Patients and methods
Study population and diagnosis criteria
We recruited 75 patients with ICP under 18 years from Changhai Hospital between January 1997 and December 2008. There was no history of tobacco smoking or alcohol consumption in these patients. All patients originated from the Han ethnicity in the mainland of China. The diagnose criteria of CP and ICP was defined as a condition characterised by typical history (abdominal pain, diabetes mellitus and/or steatorrhoea) and the presence of any one of the following findings: (1) ductal changes on endoscopic retrograde cholangiopancreatography (ERCP); (2) pancreatic calcification on imaging examination; or (3) histological evidence of CP.17 ,18 Furthermore, affected individuals were classified as having ICP if precipitating risk factors (such as alcohol abuse, trauma, previous medication, infection, metabolic disorders and/or a positive family history) were absent.19 This study was approved by the Ethics Committee of Changhai Hospital, Shanghai, and a written informed consent was given by their parents or legal guardians according to the ethical guidelines of the Declaration of Helsinki.
Peripheral blood samples were collected from each patient in an ethylene diamine tetra acetic acid (EDTA)-anticoagulated tube and frozen at −20°C for subsequent DNA extraction. Genomic DNA was isolated from 500 μL samples using the Lab-aid 800 automatic nucleic acid extraction machine following a standard protocol and quantified using a NanoDrop machine (Thermo, Wilmington, USA).
PCR analyses of gene mutations
DNA samples from patients were subjected to PCR analyses of gene mutations. Specifically, primers flanking the targeted regions of PRSS1, SPINK1, CFTR, CTRC and CLDN2 genes were designed and synthesised according to the nucleotide sequence published by NCBI as shown in online supplementary table S1. The data on mutation analyses were confirmed by DNA sequence and repeated using PCR. PCR was performed in the GeneAmp 9700 System (Applied Biosystems, Foster City, California, USA) using a 15 μL reaction mixture containing 7.5 μL 2×Taq Mix (Vivantis, USA), 5.7 μL ddH2O, 1.5 μL DNA templates (10 ng/μL) and 0.15 μL of each primer (20 mM). PCR amplification was set at an initial 6 min denaturation at 94°C, followed by 35 cycles of 30 s at 94°C, 30 s at 58°C (PRSS1, SPINK1) or 56°C (CFTR, CTRC, CLDN2), 45 s at 72°C and a final extension at 72°C for 7 min. PCR products were then incubated with 0.1 U shrimp alkaline phosphatase at 37°C for 1 h, followed by heat inactivation at 85°C for 20 min and then sequenced using an ABI Prism BigDye Terminator Cycle Sequencing Kit, V.3.1 on an ABI Prism 3730 sequencer (Applied Biosystems). Data passed a duplicate quality-control test using four samples and showed 100% concordance.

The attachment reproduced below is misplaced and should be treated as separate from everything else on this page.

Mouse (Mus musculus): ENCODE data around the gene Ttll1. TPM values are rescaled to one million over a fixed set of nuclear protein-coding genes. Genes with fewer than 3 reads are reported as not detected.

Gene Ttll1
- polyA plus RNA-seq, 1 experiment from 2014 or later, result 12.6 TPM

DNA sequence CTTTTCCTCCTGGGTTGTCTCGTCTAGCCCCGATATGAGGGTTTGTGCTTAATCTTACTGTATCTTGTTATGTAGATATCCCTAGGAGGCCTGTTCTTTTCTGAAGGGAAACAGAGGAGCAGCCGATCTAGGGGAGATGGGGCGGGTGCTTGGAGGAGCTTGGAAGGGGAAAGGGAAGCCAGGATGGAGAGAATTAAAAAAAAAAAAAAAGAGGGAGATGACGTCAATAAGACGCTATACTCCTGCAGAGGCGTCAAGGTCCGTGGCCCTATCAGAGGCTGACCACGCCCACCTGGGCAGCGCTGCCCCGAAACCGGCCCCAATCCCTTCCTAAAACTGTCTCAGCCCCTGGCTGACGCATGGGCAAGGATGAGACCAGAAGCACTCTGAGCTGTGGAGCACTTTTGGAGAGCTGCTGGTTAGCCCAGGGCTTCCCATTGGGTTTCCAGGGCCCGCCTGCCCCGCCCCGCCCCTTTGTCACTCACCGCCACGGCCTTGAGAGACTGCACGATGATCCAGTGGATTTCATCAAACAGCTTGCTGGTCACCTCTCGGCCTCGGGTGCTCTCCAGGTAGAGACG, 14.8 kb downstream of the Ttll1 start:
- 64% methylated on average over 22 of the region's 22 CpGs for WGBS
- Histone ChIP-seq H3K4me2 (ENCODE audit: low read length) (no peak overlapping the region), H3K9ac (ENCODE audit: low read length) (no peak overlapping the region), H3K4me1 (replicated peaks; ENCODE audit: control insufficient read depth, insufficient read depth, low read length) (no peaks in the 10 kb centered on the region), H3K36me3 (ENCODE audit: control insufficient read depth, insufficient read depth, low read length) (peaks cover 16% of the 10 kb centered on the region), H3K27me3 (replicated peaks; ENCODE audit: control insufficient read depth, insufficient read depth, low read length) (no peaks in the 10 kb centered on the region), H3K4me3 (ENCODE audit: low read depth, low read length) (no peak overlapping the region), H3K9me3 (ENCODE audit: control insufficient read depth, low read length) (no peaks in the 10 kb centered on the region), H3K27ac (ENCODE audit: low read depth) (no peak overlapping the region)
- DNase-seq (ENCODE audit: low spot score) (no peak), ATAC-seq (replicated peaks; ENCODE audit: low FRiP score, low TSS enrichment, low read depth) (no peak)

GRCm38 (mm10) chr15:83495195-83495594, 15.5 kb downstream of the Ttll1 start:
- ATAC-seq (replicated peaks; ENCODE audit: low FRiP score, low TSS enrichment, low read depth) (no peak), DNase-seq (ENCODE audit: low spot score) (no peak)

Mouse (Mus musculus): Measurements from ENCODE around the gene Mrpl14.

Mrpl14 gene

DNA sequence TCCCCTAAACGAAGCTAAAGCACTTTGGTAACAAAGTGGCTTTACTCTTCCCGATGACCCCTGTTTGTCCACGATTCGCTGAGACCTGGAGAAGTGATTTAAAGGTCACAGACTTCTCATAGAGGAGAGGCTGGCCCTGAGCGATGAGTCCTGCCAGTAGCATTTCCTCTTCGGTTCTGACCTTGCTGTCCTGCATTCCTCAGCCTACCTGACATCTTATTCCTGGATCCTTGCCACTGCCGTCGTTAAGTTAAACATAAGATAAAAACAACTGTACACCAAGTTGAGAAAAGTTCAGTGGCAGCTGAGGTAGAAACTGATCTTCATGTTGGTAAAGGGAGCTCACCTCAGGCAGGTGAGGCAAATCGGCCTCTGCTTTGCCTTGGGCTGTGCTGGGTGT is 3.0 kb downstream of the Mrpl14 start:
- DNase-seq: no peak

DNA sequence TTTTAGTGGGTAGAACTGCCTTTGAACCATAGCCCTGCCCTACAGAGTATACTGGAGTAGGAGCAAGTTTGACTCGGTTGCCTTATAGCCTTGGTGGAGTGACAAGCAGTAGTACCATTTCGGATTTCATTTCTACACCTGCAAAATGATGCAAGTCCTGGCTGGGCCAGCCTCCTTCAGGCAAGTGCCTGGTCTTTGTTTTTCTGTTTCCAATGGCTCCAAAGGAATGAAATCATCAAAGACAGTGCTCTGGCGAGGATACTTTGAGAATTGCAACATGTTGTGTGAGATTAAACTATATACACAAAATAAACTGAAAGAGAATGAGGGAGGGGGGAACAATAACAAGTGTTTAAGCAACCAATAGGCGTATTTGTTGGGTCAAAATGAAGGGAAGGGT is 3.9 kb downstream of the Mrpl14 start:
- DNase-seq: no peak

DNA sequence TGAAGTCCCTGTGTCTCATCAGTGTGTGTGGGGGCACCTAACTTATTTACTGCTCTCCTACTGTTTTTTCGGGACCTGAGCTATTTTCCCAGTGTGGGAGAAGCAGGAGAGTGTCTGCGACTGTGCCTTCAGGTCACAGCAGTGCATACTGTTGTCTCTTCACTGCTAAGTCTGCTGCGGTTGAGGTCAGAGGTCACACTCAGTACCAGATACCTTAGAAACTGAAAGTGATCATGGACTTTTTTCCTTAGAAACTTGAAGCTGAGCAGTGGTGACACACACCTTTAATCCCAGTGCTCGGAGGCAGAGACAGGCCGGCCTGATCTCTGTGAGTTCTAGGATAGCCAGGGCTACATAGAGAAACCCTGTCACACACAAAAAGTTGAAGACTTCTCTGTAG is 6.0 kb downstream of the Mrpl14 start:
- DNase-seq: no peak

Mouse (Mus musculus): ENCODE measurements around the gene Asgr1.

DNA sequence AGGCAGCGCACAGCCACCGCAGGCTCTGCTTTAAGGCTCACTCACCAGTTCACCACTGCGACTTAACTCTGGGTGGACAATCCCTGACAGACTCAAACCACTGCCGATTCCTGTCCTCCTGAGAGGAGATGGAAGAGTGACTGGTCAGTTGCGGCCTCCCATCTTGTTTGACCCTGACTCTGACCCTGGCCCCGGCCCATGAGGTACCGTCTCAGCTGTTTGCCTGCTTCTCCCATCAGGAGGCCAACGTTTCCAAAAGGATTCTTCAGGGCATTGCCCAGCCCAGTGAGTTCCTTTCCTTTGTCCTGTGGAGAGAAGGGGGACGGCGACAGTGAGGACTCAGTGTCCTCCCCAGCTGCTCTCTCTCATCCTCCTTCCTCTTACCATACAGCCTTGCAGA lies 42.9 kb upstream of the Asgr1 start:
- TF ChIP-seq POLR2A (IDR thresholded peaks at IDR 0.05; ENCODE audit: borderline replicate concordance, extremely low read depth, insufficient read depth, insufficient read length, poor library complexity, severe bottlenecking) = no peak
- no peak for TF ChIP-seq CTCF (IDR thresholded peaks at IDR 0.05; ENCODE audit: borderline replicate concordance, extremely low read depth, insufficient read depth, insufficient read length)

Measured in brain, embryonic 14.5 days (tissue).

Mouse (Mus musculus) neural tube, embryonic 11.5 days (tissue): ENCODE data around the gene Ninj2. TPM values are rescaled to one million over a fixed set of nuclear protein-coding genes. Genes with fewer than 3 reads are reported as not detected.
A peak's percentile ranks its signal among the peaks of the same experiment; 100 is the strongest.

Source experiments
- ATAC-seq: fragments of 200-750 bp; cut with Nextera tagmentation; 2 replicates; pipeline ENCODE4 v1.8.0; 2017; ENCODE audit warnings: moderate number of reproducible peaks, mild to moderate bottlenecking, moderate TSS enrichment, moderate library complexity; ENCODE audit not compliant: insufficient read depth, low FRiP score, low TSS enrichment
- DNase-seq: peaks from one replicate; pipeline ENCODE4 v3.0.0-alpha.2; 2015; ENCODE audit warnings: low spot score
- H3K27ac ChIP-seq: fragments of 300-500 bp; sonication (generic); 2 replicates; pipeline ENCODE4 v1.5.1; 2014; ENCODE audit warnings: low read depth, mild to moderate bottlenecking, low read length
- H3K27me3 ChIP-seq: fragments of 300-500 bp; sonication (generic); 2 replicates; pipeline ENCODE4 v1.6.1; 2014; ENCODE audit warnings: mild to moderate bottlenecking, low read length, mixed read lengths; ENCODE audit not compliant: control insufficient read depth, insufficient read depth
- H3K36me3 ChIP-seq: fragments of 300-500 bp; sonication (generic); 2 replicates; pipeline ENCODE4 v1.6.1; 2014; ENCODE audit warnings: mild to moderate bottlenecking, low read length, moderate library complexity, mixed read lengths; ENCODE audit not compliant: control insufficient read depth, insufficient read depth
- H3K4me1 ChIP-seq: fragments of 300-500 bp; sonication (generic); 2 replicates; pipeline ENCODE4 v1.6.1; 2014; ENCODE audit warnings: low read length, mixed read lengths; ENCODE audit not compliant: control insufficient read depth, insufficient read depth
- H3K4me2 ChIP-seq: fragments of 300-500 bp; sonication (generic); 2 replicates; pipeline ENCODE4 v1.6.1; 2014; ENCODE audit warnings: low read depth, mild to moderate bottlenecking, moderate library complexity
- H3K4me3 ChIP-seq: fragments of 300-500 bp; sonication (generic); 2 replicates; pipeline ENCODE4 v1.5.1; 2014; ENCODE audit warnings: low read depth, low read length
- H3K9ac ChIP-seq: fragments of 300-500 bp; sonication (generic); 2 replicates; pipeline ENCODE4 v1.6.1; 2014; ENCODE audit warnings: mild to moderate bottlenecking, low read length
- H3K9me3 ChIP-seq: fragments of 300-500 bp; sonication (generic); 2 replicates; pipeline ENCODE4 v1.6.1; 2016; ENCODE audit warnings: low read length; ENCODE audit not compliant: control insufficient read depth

Vector NT1, Chromas and Bioedit software were applied to analyse the results.
Detection of gene CNVs